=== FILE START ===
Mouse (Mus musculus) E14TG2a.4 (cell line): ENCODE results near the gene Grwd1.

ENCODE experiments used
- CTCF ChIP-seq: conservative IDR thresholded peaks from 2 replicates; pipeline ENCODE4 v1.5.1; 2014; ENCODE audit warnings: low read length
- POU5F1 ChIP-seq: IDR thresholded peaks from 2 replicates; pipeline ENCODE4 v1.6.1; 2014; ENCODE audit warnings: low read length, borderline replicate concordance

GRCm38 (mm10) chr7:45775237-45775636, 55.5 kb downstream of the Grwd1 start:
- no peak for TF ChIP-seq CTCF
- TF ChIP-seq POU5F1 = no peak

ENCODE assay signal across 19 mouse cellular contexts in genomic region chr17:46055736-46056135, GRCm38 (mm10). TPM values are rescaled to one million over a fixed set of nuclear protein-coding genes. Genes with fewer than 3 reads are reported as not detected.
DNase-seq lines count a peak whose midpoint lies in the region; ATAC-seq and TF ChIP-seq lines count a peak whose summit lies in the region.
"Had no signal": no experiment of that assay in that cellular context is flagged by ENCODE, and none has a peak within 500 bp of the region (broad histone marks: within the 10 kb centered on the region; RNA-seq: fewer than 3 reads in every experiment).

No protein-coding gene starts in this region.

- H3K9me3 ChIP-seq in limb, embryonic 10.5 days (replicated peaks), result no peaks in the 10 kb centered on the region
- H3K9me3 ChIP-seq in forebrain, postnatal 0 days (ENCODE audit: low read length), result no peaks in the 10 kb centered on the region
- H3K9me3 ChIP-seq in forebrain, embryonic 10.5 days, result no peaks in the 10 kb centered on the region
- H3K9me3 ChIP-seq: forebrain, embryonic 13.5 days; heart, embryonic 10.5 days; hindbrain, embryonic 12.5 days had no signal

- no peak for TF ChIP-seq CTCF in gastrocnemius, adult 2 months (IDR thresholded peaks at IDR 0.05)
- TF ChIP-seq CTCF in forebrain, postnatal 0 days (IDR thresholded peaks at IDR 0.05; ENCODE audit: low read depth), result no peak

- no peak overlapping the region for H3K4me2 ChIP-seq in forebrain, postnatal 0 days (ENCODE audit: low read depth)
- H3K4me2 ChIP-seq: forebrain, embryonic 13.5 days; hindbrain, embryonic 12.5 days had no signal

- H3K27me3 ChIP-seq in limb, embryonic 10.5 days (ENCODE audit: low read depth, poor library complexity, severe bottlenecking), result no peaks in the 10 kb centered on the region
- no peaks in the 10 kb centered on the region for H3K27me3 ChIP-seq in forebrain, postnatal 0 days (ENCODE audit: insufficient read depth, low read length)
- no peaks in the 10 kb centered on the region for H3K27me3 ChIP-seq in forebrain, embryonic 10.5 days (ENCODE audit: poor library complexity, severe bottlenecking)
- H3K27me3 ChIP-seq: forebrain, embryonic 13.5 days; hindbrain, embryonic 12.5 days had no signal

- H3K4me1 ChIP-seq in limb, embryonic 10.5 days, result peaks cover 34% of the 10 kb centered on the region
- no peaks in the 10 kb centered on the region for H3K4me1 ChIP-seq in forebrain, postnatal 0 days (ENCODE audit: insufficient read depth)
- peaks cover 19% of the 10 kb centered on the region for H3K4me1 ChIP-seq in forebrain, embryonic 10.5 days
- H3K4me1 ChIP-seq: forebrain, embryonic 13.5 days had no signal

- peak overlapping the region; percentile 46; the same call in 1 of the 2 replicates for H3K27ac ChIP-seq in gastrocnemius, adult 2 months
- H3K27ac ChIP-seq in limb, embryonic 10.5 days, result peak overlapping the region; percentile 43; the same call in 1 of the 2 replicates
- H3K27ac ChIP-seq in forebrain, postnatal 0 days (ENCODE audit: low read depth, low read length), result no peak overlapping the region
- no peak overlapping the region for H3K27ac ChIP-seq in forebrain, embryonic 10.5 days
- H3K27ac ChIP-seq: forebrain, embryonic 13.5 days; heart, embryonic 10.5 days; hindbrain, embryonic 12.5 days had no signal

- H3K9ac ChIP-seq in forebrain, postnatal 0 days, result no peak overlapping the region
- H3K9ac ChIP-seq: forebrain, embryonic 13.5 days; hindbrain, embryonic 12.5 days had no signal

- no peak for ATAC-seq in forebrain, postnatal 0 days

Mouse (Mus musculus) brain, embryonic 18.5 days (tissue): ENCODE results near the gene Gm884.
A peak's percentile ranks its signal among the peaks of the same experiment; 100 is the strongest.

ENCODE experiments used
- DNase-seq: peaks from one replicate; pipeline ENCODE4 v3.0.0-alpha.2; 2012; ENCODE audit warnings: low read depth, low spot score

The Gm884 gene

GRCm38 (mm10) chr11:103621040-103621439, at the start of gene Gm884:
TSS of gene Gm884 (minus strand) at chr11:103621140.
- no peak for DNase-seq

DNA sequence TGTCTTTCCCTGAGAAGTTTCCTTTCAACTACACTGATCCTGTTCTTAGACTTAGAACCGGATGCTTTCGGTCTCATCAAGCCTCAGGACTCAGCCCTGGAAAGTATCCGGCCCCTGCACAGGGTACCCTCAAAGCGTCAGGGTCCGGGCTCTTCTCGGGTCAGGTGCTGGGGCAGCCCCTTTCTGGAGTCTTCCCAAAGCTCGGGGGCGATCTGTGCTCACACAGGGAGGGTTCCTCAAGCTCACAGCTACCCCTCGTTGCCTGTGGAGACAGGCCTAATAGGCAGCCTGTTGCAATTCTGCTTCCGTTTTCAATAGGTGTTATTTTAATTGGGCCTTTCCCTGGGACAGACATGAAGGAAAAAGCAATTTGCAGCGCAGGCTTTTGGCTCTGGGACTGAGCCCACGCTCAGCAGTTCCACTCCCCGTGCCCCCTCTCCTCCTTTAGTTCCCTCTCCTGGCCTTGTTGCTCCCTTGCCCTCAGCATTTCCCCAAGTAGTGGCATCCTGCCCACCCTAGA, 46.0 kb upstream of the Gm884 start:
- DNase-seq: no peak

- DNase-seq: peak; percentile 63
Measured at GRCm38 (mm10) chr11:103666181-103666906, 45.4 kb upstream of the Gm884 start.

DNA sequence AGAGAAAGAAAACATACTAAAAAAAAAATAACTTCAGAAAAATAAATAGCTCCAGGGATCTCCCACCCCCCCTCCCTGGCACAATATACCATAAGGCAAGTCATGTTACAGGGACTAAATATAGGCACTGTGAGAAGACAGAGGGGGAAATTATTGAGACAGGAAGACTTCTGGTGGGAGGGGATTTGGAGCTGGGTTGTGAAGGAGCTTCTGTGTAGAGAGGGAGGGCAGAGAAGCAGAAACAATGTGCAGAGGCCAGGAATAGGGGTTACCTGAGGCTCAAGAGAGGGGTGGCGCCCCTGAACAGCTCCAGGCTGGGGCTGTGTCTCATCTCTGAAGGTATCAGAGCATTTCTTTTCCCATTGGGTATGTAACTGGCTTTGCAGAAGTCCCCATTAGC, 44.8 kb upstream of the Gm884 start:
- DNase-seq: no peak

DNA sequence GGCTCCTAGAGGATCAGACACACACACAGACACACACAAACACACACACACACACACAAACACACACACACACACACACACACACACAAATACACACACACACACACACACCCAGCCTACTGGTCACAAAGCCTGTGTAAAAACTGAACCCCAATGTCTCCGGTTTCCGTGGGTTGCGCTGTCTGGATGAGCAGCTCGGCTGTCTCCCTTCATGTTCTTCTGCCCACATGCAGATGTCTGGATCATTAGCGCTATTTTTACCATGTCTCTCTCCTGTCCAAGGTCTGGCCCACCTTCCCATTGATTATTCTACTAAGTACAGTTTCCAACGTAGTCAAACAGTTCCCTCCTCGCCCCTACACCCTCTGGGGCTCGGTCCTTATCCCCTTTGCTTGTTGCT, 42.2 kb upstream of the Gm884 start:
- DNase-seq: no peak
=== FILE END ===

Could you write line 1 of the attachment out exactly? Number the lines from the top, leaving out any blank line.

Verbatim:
Mouse (Mus musculus) E14TG2a.4 (cell line): ENCODE results near the gene Grwd1.